Berlandiera lyrata, commonly called chocolate flower (also known as lyreleaf green eyes) is native to dry sandy loams, rocky limestone soils, mesas, plains, grasslands and roadsides in Colorado, Kansas, Oklahoma, Arizona, New Mexico, Texas and Mexico.
It typically grows to up to 60 cm tall on branched, usually erect but sometimes decumbent stems, and features aromatic, night blooming, daisy-like flowers (3-5 cm diameter) with yellow rays, maroon-brown center discs and green cup-like bracts. Flowers appear on leafless stems. Yellow rays have red veins (sometimes entirely red) on the reverse side.
Leaves are deep green above and whitish below, with irregular pinnate lobes. Flowers bloom at night from late spring to frost, but in frost free areas will bloom year round.
Flowers smell like chocolate, with the aroma being most noticeable in early to mid-morning before the petals close up or drop.
Easily grown in average, dry to medium, well-drained soils in full sun. Tolerates some light shade. Prefers slightly alkaline soils. Good tolerance for heat and drought. May produce more flowers with consistent moisture, but at the cost of stem-drooping.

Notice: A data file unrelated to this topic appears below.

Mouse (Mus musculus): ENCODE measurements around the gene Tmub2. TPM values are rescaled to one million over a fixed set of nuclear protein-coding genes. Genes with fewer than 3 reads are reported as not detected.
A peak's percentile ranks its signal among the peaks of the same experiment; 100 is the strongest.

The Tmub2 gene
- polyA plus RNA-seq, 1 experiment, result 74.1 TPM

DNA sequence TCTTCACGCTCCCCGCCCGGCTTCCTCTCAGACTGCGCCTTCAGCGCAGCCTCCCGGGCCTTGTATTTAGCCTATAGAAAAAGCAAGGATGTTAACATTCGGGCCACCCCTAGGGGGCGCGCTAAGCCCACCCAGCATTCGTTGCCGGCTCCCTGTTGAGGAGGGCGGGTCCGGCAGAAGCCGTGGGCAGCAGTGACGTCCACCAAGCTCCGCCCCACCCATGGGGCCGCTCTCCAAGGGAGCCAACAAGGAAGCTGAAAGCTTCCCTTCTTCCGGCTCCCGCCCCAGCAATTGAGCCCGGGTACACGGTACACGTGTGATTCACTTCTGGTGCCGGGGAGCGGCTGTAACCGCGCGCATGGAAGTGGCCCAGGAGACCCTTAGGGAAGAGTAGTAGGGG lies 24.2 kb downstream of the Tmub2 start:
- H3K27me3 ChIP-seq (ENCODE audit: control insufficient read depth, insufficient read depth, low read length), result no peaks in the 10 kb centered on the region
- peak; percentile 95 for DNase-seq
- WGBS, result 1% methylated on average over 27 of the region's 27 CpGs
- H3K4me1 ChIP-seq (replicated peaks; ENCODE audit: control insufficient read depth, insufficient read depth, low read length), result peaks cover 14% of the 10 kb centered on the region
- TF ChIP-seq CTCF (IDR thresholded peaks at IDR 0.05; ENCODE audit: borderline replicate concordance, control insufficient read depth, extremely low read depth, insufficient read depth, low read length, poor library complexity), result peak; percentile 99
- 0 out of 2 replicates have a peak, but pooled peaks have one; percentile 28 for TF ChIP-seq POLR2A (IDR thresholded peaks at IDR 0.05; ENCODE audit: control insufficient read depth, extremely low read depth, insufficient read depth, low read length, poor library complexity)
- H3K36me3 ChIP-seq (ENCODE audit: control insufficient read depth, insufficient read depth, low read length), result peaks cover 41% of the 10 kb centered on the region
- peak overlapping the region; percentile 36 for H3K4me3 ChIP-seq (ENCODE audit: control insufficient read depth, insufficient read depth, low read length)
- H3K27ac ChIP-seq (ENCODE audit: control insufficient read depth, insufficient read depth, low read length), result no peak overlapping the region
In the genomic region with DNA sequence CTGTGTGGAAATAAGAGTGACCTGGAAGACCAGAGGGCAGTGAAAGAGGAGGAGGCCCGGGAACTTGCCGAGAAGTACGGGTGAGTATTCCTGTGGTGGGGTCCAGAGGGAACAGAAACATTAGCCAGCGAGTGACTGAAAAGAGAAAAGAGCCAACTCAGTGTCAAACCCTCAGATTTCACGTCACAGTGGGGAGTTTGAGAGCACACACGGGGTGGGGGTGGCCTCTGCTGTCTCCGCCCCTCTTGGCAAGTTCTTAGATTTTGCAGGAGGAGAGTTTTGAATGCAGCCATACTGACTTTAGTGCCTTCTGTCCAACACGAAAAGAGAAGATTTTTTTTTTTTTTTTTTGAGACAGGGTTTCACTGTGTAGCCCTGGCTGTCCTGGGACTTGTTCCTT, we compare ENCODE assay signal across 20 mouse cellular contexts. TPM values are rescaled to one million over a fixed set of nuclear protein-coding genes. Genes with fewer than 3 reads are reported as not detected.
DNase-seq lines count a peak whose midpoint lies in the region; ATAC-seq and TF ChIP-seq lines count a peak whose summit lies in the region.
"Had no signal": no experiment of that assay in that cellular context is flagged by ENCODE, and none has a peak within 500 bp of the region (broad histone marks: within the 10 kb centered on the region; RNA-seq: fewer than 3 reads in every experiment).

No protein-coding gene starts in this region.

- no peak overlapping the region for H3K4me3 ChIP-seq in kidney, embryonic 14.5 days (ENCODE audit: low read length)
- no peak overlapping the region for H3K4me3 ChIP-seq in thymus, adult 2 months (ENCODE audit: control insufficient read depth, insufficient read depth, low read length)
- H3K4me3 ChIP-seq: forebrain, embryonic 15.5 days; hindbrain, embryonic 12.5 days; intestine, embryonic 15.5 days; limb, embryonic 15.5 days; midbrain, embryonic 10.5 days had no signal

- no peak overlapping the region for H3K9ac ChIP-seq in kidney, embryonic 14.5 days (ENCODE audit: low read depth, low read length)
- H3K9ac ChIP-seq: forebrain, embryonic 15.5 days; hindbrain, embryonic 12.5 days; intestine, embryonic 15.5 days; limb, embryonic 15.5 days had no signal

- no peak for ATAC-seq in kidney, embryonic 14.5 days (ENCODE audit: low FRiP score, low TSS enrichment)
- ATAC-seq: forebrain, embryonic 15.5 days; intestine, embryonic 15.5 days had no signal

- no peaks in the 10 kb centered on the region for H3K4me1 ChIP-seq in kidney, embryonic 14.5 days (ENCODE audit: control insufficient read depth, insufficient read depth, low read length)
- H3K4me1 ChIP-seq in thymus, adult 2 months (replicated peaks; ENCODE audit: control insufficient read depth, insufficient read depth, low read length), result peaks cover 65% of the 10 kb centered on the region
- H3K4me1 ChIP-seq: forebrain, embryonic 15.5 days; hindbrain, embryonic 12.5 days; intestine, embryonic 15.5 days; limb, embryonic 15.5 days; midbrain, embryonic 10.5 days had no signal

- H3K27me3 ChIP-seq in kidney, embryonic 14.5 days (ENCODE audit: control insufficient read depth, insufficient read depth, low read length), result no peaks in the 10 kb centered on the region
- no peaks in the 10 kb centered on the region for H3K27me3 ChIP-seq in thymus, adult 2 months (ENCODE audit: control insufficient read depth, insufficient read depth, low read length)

May self-seed in the garden. Easily grown from seed.
Information source: http://www.missouribotanicalgarden.org
Genus - Berlandiera
Species - Lyrata
Common name - Chocolate Flower
Pre-Treatment - Not-required
Hardiness zones - 4 - 10
Height - 0,40 - 0,60 m
Spread - 0,40 - 0,60 m
Plant type - Perennial flower
Exposure - Full Sun
Growth rate - Fast
Soil PH - Neutral, Alkaline
Soil type - Shallow-rocky, well drained
Water requirements - Average Water, drought tolerant
Landscape uses - Perennial border. Wildflower meadow. Naturalized areas. Edger for informal situations.
Bloom season - July - October
Leaf / Flower color - Green / Yellow
Sow seeds inside from February to April in pots. Cover very lightly, keep moist.
Or sow directly outside after the last frost.
Germination in 30-90 days at +17-+20C.
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